(Editor’s note: The following memorial is from an email that The Interfaith Nutrition Network’s (INN) Executive Director Jean Kelly sent to board members of The INN following the death of Don Axinn. When we asked if it could be published, it was requested that we include that one of Mr. Axinn’s last wishes was that anyone wishing to do so, may make a contribution in his memory to The INN. )
Dear All INN Angels,
I am very sorry to have to announce that one of the original INN angels, Don Axinn, left this world last night after a valiant battle with cancer.
The first weekend in October over 50 past classmates joined together in Manhasset to celebrate our 45th MHS reunion. What an event and what a homecoming.
I’m sitting in one of those defensive driving refresher courses and the instructor asks, “Should road tests be administered periodically?” And this guy on the other side of 70 wakes up from his nap and says, “No, I don’t have the reflexes.” Seriously. And the instructor continues by rote to canvass the class saying, “OK, any other answers?”
This past March, Rocky Pacent, the Manhasset PAL Director of girls travel softball, lost his battle with cancer. Rocky spent many years building the girls program from the ground up into the highly competitive scholastic and recreational teams we field today. In his memory, and to further his high expectations, family and friends committed to building a new synthetic-turf baseball/softball field at Manhasset High/Secondary School.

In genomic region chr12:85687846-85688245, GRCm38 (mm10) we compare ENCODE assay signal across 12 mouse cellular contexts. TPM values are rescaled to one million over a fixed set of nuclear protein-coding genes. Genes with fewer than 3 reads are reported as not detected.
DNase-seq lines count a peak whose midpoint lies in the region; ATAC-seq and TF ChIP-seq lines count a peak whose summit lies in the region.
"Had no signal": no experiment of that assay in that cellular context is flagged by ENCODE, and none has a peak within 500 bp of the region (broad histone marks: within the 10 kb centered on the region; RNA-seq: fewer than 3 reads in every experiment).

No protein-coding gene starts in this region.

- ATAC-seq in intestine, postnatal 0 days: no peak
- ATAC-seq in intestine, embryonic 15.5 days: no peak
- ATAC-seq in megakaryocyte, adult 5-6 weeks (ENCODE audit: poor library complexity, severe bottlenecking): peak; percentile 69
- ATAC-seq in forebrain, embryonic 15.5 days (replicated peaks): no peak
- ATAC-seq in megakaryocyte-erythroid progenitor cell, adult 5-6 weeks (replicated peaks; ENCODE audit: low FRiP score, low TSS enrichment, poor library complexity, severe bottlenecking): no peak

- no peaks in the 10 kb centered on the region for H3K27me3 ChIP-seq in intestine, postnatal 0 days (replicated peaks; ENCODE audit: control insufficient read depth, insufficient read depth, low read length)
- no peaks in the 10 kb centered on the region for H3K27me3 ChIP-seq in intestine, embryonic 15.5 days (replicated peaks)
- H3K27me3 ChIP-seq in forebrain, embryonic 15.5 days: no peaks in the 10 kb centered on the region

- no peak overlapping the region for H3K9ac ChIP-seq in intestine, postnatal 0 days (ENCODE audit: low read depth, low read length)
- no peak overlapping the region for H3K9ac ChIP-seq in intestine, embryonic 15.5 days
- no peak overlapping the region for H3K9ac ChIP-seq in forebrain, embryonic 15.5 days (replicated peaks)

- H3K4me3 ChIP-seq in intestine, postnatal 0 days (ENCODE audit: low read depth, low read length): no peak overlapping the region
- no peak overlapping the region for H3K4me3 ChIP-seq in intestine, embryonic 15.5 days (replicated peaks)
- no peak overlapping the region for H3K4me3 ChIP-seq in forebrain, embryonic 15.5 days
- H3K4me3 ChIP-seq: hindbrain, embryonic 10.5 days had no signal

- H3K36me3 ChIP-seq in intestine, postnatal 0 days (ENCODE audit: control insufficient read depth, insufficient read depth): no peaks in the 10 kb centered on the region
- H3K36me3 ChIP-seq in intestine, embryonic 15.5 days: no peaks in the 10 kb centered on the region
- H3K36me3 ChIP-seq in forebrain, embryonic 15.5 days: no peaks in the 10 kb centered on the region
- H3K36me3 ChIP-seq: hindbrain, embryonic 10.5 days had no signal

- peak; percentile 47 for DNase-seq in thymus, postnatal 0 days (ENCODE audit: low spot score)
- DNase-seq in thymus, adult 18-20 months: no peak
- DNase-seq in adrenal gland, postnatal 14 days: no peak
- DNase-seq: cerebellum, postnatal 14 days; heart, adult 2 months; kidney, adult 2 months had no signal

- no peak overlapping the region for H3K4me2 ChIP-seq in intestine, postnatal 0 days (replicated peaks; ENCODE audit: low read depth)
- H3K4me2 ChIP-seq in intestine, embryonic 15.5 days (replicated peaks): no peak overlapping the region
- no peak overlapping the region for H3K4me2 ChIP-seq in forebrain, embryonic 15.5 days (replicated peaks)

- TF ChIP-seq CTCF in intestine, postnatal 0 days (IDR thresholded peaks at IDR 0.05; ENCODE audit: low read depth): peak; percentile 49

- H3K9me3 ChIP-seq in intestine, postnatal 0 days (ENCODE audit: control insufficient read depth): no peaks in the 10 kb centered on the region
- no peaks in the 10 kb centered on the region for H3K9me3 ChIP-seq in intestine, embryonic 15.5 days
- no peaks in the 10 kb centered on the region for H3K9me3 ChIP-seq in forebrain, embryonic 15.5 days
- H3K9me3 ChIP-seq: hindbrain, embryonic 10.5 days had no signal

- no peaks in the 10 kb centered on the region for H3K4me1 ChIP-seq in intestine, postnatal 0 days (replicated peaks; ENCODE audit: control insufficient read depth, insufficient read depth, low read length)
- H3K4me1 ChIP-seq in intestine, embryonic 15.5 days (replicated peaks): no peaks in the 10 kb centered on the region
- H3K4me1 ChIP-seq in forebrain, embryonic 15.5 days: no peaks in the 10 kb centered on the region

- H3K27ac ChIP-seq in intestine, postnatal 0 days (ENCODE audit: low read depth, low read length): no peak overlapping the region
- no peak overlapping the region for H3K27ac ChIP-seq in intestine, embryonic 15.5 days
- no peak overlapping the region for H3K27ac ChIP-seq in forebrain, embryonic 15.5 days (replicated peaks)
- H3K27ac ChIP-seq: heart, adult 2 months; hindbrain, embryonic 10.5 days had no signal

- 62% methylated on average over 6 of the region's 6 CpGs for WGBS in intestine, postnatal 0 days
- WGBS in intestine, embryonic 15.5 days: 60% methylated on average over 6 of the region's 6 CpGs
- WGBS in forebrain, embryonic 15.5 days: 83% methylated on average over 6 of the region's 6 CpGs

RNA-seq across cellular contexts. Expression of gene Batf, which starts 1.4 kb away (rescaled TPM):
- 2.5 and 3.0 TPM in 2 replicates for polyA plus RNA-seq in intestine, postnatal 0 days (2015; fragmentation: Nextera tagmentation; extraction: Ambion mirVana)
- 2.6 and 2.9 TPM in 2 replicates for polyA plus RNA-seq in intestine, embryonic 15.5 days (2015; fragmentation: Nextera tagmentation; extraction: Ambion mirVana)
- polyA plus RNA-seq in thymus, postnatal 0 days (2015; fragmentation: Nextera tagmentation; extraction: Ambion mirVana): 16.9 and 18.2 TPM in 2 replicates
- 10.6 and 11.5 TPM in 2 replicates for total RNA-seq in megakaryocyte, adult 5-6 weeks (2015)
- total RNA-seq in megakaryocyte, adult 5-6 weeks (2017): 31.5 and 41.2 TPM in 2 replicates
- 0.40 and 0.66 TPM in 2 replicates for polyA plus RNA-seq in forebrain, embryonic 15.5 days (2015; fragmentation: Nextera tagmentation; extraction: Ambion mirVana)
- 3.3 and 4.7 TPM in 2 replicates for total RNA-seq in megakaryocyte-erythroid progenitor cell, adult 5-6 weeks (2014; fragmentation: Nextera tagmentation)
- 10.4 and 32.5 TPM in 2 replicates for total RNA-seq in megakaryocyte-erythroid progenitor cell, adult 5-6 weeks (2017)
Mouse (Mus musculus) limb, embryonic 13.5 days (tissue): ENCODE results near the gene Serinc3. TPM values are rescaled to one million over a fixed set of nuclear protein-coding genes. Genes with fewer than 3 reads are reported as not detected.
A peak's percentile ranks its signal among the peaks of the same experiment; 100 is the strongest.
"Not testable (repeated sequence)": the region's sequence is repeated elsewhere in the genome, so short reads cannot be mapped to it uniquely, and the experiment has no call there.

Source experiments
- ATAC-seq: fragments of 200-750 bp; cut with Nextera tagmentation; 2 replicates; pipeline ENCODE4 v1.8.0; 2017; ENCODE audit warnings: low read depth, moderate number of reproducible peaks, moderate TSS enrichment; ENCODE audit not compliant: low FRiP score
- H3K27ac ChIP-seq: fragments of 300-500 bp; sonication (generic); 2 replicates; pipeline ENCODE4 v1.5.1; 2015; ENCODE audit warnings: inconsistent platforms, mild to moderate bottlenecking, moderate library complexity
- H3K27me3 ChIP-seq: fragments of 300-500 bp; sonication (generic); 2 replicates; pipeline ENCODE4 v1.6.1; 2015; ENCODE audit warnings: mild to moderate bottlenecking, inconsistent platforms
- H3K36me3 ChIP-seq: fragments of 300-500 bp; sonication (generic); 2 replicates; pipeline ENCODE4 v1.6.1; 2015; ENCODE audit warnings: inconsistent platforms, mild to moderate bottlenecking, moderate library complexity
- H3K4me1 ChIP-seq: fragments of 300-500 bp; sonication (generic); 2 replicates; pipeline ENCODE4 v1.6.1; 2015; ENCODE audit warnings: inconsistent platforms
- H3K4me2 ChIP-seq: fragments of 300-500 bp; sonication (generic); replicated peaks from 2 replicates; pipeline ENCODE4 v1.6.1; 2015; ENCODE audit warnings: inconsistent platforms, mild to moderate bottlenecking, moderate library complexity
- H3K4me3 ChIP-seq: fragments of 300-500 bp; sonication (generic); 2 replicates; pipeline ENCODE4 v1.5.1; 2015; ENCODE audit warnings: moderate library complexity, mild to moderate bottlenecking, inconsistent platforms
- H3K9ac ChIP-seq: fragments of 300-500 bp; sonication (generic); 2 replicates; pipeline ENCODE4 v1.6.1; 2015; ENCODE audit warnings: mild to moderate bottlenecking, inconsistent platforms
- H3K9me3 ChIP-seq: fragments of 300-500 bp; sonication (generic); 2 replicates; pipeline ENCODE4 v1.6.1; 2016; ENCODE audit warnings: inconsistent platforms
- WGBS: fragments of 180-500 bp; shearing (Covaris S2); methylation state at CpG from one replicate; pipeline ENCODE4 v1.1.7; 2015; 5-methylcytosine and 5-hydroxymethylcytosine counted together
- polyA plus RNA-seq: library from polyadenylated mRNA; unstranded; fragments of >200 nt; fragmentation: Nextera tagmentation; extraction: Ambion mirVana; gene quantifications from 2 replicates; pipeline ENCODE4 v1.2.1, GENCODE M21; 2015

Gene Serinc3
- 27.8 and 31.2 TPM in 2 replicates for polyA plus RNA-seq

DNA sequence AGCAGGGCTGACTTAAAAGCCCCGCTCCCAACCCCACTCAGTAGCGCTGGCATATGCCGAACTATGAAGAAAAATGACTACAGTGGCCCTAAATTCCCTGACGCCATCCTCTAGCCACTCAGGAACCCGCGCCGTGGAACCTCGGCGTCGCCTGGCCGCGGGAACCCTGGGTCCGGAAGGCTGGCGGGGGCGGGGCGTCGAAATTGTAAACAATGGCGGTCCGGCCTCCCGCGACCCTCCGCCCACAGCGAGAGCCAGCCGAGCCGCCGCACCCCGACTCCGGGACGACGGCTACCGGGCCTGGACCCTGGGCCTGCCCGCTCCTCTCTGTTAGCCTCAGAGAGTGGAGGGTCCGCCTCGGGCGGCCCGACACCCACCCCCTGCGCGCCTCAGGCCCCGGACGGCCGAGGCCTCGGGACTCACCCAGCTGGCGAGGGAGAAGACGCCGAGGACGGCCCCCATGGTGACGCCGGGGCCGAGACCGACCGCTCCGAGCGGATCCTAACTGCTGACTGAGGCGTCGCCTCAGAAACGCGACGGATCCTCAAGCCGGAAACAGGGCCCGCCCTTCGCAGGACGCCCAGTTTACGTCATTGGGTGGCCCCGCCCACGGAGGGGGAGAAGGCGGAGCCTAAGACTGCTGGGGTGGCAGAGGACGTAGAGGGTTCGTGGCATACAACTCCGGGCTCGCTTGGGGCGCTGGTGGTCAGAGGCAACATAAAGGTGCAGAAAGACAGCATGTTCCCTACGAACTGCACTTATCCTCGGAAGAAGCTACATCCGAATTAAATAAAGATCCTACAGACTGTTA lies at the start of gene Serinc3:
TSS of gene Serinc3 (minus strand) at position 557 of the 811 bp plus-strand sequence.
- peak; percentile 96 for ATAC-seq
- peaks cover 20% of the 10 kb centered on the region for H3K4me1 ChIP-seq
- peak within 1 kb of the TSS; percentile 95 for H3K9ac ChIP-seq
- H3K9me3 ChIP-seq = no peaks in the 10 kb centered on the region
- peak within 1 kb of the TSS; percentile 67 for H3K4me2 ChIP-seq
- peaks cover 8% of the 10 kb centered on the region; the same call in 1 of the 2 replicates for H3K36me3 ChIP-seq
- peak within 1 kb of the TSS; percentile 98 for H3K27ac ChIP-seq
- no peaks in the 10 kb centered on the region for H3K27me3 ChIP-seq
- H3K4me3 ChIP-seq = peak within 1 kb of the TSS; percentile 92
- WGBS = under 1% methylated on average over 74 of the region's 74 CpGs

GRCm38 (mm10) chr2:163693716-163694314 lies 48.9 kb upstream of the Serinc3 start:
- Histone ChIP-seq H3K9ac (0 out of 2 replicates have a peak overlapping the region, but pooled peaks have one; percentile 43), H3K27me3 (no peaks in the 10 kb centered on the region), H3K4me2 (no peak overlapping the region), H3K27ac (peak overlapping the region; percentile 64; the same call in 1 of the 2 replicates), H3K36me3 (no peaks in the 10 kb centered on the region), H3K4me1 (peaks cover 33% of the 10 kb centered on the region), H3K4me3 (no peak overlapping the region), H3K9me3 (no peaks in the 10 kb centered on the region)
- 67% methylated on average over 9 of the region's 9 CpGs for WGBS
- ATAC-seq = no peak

Thank you Manhasset! Thank you for standing by our side when Great Neck was faced with a hate group protest on Friday, Sept. 25. Our police and our public officials led a safe, strong yet silent, response. When we were told to “ignore,” we ignored, and that angry group from Kansas did not receive the heated response they had hoped for. We thank Manhasset for their support.
Two letters appearing in the Manhasset Press on Sept. 24 contend that insufficient regulation is to blame for problems with the economy and in our health care system. One writer claims, “It wasn’t social policies that led to our current deficits.” The other thinks, “We need more regulation to protect patient’s rights.” Both take swipes at war expenditures, favor more socialism and seem dismissive of free market capitalism. With respect, I don’t agree.
Two-thirds of health care costs are related to unhealthy behaviors: smoking, obesity, sedentary lifestyles, promiscuous sex, substance abuse, etc. The main emphasis for improvements in health care needs to be prevention of these behaviors. This will save money and lives. The elimination of Medicaid/Medicare fraud and elimination of unjust medical lawsuits and outrageously high malpractice premiums will also bring about major savings. This will result largely through reduction of defensive medical tests and procedures (inappropriate extra tests performed to create the illusion that all precautions, however unreasonable, have been taken).
In her Letters to the Editor of Sept. 10 and 17, Margaret Guddat opposes President Obama’s health care reform, and does what conservatives always do when faced with an advance in social justice; she invokes the boogeyman of socialism.
I write at the direction of the executive board of the Norgate Civic Association to express the opposition of our association to the town’s proposed acquisition of the private residence located at 51 Andrew Street, adjacent to the parking lot behind Town Hall.
The Gross Domestic Product, GDP, of a country is the sum of all output produced by economic activity within a country. It is a good measure of a nation’s wealth. It is well known that the GDP of Moslem nations falls way short of that of the Western World. But how far short? I decided to investigate.
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